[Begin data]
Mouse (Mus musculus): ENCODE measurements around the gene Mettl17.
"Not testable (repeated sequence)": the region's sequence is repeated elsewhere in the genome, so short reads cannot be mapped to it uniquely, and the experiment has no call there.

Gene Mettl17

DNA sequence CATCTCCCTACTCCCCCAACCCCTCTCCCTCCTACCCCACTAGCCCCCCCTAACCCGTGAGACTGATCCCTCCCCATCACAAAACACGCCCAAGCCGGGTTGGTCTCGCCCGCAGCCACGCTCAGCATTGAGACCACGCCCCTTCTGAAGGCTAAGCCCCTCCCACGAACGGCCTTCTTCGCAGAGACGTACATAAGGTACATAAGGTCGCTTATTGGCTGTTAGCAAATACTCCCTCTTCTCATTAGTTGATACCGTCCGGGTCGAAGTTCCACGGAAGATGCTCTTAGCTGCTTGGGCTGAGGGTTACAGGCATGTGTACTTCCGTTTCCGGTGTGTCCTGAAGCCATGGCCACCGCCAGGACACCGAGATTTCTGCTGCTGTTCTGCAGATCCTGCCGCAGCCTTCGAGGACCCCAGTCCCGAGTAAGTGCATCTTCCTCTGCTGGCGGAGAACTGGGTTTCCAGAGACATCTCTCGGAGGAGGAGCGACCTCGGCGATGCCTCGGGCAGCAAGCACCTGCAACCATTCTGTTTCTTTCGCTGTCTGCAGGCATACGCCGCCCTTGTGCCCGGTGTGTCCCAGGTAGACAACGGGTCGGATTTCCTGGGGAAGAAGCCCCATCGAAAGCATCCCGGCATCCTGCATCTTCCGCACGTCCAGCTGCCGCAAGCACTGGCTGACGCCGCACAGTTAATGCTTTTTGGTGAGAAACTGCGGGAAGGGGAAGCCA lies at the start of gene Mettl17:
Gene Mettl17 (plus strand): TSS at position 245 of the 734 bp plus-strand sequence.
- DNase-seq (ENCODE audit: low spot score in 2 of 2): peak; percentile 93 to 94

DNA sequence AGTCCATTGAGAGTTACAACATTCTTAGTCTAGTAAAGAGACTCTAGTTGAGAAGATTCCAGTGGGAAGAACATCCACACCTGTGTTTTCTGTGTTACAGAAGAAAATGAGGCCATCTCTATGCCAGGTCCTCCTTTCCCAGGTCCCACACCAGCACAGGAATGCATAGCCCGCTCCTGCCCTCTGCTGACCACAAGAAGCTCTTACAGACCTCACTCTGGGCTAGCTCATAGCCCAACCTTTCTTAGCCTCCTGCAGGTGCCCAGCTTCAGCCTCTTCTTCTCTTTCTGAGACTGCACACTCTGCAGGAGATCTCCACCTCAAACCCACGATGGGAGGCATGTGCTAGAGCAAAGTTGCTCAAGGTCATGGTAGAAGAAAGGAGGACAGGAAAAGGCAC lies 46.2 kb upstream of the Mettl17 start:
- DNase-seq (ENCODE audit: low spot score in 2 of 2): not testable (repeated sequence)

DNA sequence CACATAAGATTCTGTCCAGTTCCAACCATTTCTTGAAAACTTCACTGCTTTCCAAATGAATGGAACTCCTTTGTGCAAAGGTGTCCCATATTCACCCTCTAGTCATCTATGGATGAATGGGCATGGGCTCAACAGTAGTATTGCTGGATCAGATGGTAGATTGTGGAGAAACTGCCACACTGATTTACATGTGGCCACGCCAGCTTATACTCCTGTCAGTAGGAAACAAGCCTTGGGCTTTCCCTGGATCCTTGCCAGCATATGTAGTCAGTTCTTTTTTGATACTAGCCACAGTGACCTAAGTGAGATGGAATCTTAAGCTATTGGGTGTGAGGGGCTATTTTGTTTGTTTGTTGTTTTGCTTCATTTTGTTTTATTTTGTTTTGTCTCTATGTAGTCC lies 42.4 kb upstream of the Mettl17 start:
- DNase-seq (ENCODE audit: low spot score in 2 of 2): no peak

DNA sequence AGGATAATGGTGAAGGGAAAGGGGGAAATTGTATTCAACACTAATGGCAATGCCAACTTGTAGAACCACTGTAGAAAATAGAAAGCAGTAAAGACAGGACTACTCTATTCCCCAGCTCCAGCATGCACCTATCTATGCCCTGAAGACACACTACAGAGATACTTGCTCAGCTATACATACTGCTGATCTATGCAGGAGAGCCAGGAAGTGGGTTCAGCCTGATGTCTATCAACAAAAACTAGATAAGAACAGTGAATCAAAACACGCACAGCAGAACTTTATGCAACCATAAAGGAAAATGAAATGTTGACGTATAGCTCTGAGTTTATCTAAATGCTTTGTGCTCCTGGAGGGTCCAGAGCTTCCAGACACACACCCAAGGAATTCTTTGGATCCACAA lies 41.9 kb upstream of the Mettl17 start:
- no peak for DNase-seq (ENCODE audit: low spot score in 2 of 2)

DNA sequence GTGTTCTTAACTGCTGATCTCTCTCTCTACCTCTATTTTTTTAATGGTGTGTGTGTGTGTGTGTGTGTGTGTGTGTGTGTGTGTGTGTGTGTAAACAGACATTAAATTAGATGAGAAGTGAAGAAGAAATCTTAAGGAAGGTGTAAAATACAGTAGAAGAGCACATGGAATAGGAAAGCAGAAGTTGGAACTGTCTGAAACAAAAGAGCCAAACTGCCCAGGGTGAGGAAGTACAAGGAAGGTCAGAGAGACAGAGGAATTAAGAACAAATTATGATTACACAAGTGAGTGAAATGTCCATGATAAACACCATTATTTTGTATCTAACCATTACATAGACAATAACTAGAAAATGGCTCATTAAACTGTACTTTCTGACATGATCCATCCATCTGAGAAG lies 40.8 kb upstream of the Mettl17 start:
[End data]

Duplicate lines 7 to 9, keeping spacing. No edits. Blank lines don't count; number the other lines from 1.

DNA sequence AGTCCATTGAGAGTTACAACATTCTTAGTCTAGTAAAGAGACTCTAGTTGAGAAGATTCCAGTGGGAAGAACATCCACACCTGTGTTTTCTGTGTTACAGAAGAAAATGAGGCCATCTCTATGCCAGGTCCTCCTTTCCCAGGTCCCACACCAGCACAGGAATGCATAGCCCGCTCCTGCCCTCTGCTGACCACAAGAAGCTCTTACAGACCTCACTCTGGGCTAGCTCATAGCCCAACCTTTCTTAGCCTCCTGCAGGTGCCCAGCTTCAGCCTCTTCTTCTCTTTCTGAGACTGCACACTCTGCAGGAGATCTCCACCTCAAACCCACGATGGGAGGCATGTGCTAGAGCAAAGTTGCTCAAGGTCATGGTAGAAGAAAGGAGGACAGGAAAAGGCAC lies 46.2 kb upstream of the Mettl17 start:
- DNase-seq (ENCODE audit: low spot score in 2 of 2): not testable (repeated sequence)

DNA sequence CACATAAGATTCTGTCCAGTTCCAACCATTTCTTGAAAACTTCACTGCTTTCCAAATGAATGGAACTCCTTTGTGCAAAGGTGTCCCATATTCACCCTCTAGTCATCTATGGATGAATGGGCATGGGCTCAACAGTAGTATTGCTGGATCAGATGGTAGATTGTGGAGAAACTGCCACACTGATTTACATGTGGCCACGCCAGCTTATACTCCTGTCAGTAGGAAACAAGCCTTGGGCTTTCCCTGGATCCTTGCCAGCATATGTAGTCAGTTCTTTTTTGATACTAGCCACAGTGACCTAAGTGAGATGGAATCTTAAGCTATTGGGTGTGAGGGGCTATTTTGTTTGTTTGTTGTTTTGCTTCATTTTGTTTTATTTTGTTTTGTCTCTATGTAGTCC lies 42.4 kb upstream of the Mettl17 start: